Now as I said I love stories. I love writing. I love reading. I love kids’ books. And I love reviewing. It is a privilege to read new books and be a small cog in the machine that gets books into the hands of children. To inspire and encourage children to read, it is also an honour to champion debut authors and illustrators to help get their books to the target audience. 



I love what I do. It’s not always easy having the dyslexic associated hindrances, but it fine, I work through them, I have mechanisms to cope. But if I make a mistake in a tweet or a review, please do let me know politely and I will rectify it, and I will truly be grateful and appreciate your effort. But please be empathetic, I am an adult, I will grumble sulk and pull, myself up, but children with these difficulties are much more tender, and spelling and grammar are not the end of the world.

Thursday, 22 March 2018

The End is Near for One of my Favouritist Places in the World – The Cottage Bookshop in Penn.



In 2013 my family relocated. Everything was new. New House. New school. New Job. New clubs. And thanks to out trusty steed ‘Volvo’ biting the dust also a new car. To make matters worse I’d moved away from critique group (the much talented Oxford wing of SCBWI BI), and further away from closest writer friends, (Jo and Nicki –are your ear burning?) But also increasing the distance between me and my most favourite shop, Mostly Books in Abingdon which I frequented in many different guises; customer, helper, general loiterer, to name a few. So with our lives being almost unrecognisable, it was a real boost to discover a gem of a local bookshop, one that was the embodiment of every bookshop and library I had ever imagined – The Cottage Bookshop in Penn.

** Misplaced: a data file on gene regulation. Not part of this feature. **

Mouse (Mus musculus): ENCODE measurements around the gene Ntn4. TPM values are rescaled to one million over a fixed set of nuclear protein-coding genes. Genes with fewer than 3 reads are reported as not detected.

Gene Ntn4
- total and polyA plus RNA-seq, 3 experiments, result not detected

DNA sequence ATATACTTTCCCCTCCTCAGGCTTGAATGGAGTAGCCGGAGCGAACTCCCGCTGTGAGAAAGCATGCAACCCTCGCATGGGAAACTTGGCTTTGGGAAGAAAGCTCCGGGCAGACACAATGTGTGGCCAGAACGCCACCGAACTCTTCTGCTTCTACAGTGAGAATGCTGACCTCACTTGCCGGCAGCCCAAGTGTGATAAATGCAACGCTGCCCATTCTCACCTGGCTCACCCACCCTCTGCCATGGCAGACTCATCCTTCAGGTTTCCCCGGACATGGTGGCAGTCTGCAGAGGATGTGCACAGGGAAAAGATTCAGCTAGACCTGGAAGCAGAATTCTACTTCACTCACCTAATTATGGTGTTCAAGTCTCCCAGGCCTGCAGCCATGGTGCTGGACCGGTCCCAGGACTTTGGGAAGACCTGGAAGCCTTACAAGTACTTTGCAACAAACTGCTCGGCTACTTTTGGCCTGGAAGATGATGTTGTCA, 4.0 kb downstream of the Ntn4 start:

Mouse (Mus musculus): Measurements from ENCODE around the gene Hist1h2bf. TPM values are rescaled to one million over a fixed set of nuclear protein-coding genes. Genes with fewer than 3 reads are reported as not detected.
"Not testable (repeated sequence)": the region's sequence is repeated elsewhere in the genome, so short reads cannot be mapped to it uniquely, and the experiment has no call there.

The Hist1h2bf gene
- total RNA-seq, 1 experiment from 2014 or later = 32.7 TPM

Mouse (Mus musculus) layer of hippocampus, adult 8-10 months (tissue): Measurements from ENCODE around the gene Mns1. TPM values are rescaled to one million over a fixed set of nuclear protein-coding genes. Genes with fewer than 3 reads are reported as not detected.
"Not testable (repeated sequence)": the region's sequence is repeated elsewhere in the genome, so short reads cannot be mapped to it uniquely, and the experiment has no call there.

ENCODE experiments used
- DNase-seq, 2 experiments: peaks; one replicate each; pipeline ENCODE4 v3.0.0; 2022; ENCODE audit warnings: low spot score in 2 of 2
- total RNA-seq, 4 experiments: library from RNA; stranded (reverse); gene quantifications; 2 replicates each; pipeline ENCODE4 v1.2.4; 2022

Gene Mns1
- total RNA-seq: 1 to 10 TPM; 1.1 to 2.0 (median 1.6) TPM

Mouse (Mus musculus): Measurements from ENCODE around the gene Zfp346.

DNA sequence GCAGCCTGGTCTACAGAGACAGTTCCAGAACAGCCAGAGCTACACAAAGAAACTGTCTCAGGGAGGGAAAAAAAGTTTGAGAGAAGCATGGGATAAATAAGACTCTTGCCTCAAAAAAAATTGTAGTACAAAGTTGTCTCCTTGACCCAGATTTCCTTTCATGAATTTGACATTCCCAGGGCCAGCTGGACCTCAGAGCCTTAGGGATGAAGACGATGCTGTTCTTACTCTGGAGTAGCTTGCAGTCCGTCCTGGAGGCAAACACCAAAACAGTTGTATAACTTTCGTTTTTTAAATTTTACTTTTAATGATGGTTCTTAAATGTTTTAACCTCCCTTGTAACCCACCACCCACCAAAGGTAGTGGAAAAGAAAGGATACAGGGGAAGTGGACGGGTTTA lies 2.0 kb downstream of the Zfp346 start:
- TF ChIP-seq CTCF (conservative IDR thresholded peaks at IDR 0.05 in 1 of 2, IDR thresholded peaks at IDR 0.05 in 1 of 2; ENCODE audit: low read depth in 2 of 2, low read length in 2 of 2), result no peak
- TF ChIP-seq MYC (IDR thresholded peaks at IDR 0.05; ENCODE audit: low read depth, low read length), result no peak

Stepping into The Cottage Bookshop is like entering into the Bookshop in ‘The Neverending Story,’ the smell, the seeming endless labyrinth of bookcases, the promise of numerous other worlds and adventures lurking between thousands of covers. I fell in love with the place instantly. The tiny cottage I was to learn had been a bookshop for over sixty years and in that time had added bookcase after bookcase, and housing over sixty thousand titles of every type, genre and book imaginable. It had also featured in television shows and had many famous customers over the years, and was in fact believed to have inspired Terry Pratchett’s Discworld Library. 



So, once discovered I would voyage to The Cottage Bookshop when I need a pick-me-up, or for specific things. On one occasion the whole family spent three hours looking for just the right book to help my daughter with a history project. She was studying Elizabeth I and wanted a book that was non-fiction but written more like a novel but at her level. Eventually we unearthed just the thing, a book about Elizabeth’s reign written as if a novel. It was the right age range and pitched perfectly. To our surprize we found that it had travelled a long way, Published in 1953 by a US publisher, but sold originally in Brazil, the original price label still attached. 



My children owe in part (at least) much gratitude to The Cottage Bookshop and the treasures we have found there for some of their best grades, across numerous subjects, including an art ‘Selfie Maze’ project. But, The Cottage Bookshop is more than a destination for educational purposes for our family. We have spent many a Saturday morning walking the few miles from our house in the middle of nowhere, through the woodlands and fields, to the shop, to each buy a stack of books that we lug home, after stopping at the pub for a well-deserved coffee and read of course! 



The Cottage Bookshop always has a community feel, we once met a elderly lady there who had been visiting the shop since her childhood, and other times we bumped in to visitor from overseas. It is a much loved place, by many from near and far. However all good things must come to an end, and it was announced last week that after almost 67 years, the owner has put the building up for sale and that the bookshop will therefore be closing. So with a sad heart, I bid a farewell to The Cottage Bookshop and it lovely staff, and say, that it was a pleasure to have been a customer and to have discovered it with enough time to enjoy it in all its bookish eccentricities!